The economy has put a strain on thousands of households across the nation. In these tough times, many homeowners are struggling in the face of foreclosure. What are the consequences of defaulting on your loan? And what can you do to prevent this loss?
One of the most startling impacts of a foreclosure appears on one's credit report. Your credit score may plummet by 200 to 300 points. In this economic climate, where credit lending standards are already tightened, you may then find it difficult to do everything from buying a car to renting an apartment. What's worse is that the notation of foreclosure stays on your report for up to seven years.
Next, you may owe the lender money. They backed a loan on a home worth X amount. If they sell your home at foreclosure for less than that amount, you may be responsible for the difference. Many states have laws protecting you against this action, but speak with an attorney to find out for what you may be liable.
Lately, after the sudden drop in property values in certain markets, investors have been guilty of strategic defaults. This is when an investor purposely defaults on a property, because the time it will take for them to recoup their money is perceived as too great. A word to the wise: courts are now ordering deficiency judgements in some cases, where the investor must pay the lender back their losses.
There really is no winner in a foreclosure. With homeownership comes increased family stability. The loss of a home can be a trying time on all members of the family. Beyond your own family, a foreclosure can mean lowered property values for your entire neighborhood.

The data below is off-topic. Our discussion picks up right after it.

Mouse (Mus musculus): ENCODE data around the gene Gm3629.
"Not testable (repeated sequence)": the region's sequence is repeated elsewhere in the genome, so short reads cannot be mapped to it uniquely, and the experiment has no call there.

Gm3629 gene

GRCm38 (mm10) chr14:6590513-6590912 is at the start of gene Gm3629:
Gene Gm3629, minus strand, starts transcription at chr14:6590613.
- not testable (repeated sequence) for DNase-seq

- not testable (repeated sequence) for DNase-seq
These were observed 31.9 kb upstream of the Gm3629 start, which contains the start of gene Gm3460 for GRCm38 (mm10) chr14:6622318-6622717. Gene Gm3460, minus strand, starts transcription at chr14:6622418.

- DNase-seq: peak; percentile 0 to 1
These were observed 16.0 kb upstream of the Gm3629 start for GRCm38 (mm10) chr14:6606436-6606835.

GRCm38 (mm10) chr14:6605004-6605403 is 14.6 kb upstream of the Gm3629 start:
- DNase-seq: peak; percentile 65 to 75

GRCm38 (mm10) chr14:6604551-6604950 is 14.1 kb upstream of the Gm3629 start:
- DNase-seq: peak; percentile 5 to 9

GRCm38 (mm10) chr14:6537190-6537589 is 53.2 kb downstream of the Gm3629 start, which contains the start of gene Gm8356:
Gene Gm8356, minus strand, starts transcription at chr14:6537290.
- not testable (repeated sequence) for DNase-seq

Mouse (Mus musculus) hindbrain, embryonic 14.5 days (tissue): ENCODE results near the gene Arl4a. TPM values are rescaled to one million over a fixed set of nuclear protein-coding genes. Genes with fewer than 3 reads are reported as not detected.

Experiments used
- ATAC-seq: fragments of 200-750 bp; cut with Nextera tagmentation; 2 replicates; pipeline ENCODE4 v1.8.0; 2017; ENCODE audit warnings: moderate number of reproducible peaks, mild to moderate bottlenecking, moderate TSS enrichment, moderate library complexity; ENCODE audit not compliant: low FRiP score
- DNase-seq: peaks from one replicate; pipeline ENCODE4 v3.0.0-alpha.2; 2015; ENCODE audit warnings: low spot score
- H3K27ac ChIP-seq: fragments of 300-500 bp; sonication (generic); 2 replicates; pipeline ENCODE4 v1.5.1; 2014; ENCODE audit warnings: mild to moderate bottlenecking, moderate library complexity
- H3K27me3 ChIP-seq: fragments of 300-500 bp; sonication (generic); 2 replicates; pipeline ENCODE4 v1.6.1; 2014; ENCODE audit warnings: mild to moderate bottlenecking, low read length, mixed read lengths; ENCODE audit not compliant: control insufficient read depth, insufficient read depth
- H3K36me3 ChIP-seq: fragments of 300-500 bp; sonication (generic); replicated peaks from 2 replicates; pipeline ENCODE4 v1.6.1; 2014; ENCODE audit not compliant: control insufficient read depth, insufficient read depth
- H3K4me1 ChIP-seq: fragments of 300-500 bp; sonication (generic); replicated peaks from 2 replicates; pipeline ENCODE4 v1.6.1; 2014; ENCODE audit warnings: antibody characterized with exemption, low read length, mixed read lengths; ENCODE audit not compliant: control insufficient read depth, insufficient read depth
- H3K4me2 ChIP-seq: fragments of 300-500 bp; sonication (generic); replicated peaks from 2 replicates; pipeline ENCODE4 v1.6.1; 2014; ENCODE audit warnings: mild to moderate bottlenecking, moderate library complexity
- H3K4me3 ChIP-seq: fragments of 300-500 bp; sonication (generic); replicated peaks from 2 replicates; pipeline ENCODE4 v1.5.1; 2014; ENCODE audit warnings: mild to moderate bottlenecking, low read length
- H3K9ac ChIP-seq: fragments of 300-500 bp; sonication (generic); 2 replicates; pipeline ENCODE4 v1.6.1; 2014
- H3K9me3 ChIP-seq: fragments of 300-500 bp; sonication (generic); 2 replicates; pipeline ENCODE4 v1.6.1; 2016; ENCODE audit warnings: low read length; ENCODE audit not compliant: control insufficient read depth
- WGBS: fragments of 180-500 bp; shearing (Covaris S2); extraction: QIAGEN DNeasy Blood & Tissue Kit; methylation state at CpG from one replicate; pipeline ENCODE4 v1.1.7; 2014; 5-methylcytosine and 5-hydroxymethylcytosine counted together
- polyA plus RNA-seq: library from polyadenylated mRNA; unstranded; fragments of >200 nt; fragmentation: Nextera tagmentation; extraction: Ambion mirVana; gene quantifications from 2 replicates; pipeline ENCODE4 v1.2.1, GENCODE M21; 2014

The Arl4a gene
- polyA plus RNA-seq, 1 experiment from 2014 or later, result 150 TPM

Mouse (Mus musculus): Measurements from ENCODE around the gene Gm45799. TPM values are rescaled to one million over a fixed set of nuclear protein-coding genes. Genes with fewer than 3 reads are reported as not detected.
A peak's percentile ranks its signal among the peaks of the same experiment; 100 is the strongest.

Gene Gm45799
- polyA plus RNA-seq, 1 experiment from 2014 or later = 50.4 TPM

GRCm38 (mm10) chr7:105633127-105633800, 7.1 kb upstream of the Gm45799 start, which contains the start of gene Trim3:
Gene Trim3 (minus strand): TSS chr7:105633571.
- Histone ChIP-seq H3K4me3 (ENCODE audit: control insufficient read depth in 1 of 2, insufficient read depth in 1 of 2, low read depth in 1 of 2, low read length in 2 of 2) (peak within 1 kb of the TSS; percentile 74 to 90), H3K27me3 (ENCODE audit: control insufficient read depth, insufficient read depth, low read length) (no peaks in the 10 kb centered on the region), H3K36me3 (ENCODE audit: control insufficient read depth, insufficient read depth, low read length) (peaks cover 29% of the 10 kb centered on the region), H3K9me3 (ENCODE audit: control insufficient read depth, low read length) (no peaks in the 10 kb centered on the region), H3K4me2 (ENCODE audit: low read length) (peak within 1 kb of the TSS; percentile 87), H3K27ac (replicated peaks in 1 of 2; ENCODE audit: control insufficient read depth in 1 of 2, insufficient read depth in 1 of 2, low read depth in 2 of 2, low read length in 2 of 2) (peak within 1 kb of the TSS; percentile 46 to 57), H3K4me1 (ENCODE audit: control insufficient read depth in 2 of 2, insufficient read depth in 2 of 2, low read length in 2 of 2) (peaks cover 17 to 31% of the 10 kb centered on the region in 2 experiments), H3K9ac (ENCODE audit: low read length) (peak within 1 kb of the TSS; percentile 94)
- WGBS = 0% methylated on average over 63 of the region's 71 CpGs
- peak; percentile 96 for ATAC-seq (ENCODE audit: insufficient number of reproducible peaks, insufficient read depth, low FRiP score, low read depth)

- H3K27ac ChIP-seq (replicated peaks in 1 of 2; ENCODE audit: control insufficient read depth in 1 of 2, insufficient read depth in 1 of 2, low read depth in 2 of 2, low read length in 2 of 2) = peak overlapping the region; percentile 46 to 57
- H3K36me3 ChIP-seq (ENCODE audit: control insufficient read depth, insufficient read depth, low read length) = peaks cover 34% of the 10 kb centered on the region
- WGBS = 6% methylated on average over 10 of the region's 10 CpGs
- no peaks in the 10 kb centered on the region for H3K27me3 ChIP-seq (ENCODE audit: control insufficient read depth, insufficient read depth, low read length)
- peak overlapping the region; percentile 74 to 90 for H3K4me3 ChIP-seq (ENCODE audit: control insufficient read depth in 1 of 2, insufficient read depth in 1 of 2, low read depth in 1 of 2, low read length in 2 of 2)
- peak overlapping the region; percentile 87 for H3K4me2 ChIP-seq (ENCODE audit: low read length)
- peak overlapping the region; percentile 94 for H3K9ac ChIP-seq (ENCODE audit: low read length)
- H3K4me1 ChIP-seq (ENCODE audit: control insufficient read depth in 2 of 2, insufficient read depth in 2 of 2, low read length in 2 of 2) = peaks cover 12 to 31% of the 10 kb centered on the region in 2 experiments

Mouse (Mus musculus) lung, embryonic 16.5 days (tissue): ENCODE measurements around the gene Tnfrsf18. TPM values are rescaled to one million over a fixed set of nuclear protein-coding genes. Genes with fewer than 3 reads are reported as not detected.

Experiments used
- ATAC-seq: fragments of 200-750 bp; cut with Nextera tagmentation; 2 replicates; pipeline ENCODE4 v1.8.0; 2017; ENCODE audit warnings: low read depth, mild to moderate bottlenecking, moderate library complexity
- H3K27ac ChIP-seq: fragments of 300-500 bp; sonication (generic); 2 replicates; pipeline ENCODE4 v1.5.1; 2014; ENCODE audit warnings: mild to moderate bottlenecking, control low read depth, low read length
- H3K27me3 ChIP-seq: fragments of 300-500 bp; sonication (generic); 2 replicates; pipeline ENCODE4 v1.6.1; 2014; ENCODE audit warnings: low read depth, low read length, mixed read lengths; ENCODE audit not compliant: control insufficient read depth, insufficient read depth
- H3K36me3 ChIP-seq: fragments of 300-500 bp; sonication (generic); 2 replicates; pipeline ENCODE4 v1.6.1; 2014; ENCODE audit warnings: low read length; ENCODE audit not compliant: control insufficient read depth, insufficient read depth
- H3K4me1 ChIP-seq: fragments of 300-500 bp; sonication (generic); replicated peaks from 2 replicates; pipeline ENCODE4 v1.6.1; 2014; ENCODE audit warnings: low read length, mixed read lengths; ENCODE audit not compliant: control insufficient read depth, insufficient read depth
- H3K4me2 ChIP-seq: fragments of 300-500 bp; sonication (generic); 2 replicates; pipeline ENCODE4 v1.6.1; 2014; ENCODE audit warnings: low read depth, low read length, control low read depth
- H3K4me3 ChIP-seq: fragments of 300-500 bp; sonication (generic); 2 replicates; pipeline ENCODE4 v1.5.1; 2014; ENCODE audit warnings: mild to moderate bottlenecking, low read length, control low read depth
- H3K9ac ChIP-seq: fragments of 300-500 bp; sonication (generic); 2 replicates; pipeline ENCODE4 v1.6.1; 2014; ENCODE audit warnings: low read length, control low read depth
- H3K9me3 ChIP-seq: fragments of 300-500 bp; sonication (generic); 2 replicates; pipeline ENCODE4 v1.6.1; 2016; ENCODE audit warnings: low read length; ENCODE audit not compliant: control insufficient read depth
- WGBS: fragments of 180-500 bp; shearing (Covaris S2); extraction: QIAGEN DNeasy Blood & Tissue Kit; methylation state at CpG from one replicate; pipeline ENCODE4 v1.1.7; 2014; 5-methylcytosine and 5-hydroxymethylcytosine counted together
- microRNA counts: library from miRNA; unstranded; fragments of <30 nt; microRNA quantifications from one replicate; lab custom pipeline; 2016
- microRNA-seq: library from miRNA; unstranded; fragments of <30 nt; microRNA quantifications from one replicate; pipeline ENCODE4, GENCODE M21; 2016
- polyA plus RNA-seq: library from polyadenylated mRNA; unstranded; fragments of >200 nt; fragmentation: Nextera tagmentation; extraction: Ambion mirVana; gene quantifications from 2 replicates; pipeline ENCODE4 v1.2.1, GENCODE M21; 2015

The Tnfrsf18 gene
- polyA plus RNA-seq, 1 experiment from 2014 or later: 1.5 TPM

Avoiding default and foreclosure is not always possible. If you are not able to make your payments, be sure to be honest with your lender. They may be able to present you with an alternative. In addition, here are a few tips to get you thinking.
1. Short Sale. A short sale occurs when a borrower is unable to pay their mortgage loan. Both the homeowner and lender consent to a short sale, which means selling the home at a moderate loss, avoiding foreclosure and its associated frees and havoc on credit reports.
2. Talk to your lender. They may be able to offer you programs, refinancing, or counseling that can help you avoid losing your home. Most banks don't want you to foreclose, as it would mean they take a loss.
3. Selling if not underwater. If you are not underwater on your home loan, meaning you don't owe more than you can sell for and owe, then now is the time to employ a real estate agent and get your home sold. Downsizing or even renting is a better option than ruining your credit for the next seven years.
4. Budgeting. There are non-necessities that can be cut out of your expenses. Cut down and live as simply as possibly. You may have more money than you realized!
5. Financial counseling. Defaulting is serious business. You would be wise to meet with a financial counselor to see if they can help you avoid losing your home.
6. Refinancing or loan modification. Your bank or lender may be willing to allow you to refinance. This can translate into lower monthly payments.
The bottom line is this. Defaulting on your mortgage has severe consequences. Try your best to balance finances before your mortgage becomes an issue. And be honest and upfront with your lender in the event that a default is likely.
Courtesy of Realty Times